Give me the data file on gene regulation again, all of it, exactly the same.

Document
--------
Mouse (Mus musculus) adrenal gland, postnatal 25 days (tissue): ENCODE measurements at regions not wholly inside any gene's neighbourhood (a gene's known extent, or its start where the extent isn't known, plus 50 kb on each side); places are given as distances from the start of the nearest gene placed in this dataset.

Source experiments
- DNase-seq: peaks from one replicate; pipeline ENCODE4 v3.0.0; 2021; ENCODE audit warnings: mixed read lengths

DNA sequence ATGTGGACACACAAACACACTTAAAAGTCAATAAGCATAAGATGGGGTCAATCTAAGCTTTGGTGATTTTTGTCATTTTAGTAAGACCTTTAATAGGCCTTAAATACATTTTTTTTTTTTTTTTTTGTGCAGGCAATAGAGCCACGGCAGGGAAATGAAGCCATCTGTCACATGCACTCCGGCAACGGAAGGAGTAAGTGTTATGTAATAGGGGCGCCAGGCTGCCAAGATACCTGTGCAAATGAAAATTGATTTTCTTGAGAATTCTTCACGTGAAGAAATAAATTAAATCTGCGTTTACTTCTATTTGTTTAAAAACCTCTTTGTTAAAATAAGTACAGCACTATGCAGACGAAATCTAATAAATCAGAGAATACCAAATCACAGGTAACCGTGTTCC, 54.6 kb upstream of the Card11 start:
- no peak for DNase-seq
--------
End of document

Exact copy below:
Mouse (Mus musculus) adrenal gland, postnatal 25 days (tissue): ENCODE measurements at regions not wholly inside any gene's neighbourhood (a gene's known extent, or its start where the extent isn't known, plus 50 kb on each side); places are given as distances from the start of the nearest gene placed in this dataset.

Source experiments
- DNase-seq: peaks from one replicate; pipeline ENCODE4 v3.0.0; 2021; ENCODE audit warnings: mixed read lengths

DNA sequence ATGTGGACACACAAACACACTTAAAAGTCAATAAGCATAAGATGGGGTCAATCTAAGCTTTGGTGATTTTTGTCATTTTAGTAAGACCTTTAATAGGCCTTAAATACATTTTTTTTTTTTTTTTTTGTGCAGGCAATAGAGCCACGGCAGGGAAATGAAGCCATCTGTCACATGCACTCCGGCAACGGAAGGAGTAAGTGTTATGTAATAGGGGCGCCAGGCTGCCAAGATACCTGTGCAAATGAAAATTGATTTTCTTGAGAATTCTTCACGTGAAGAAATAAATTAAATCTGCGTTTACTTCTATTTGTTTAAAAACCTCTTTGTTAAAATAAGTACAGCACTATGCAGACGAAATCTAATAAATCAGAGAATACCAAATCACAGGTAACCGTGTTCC, 54.6 kb upstream of the Card11 start:
- no peak for DNase-seq